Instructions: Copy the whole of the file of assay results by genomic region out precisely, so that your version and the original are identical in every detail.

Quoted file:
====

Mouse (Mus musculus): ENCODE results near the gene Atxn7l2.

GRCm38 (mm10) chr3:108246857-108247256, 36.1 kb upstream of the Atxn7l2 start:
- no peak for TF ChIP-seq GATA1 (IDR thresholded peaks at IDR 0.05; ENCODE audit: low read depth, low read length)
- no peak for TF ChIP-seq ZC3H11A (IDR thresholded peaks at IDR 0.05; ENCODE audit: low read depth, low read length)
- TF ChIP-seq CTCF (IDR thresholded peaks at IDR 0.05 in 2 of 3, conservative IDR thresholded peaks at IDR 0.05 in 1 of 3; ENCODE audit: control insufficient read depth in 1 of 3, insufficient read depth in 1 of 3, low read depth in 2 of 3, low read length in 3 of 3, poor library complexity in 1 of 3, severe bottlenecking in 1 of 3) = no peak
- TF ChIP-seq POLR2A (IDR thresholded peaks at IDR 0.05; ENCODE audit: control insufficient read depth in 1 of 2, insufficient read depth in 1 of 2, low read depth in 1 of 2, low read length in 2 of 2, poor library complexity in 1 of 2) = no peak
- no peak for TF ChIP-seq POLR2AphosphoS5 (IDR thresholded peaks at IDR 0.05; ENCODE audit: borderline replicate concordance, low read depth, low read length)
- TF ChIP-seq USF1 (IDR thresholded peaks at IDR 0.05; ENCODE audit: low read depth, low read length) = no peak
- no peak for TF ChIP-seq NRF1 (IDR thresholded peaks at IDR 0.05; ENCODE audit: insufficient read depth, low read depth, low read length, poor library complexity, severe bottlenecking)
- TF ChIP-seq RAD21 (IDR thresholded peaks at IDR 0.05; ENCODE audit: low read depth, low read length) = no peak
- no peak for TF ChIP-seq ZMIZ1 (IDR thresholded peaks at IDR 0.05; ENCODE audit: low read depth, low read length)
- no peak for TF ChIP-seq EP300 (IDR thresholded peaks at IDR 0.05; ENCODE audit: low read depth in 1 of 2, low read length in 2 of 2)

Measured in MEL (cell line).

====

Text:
Mouse (Mus musculus): ENCODE results near the gene Atxn7l2.

GRCm38 (mm10) chr3:108246857-108247256, 36.1 kb upstream of the Atxn7l2 start:
- no peak for TF ChIP-seq GATA1 (IDR thresholded peaks at IDR 0.05; ENCODE audit: low read depth, low read length)
- no peak for TF ChIP-seq ZC3H11A (IDR thresholded peaks at IDR 0.05; ENCODE audit: low read depth, low read length)
- TF ChIP-seq CTCF (IDR thresholded peaks at IDR 0.05 in 2 of 3, conservative IDR thresholded peaks at IDR 0.05 in 1 of 3; ENCODE audit: control insufficient read depth in 1 of 3, insufficient read depth in 1 of 3, low read depth in 2 of 3, low read length in 3 of 3, poor library complexity in 1 of 3, severe bottlenecking in 1 of 3) = no peak
- TF ChIP-seq POLR2A (IDR thresholded peaks at IDR 0.05; ENCODE audit: control insufficient read depth in 1 of 2, insufficient read depth in 1 of 2, low read depth in 1 of 2, low read length in 2 of 2, poor library complexity in 1 of 2) = no peak
- no peak for TF ChIP-seq POLR2AphosphoS5 (IDR thresholded peaks at IDR 0.05; ENCODE audit: borderline replicate concordance, low read depth, low read length)
- TF ChIP-seq USF1 (IDR thresholded peaks at IDR 0.05; ENCODE audit: low read depth, low read length) = no peak
- no peak for TF ChIP-seq NRF1 (IDR thresholded peaks at IDR 0.05; ENCODE audit: insufficient read depth, low read depth, low read length, poor library complexity, severe bottlenecking)
- TF ChIP-seq RAD21 (IDR thresholded peaks at IDR 0.05; ENCODE audit: low read depth, low read length) = no peak
- no peak for TF ChIP-seq ZMIZ1 (IDR thresholded peaks at IDR 0.05; ENCODE audit: low read depth, low read length)
- no peak for TF ChIP-seq EP300 (IDR thresholded peaks at IDR 0.05; ENCODE audit: low read depth in 1 of 2, low read length in 2 of 2)

Measured in MEL (cell line).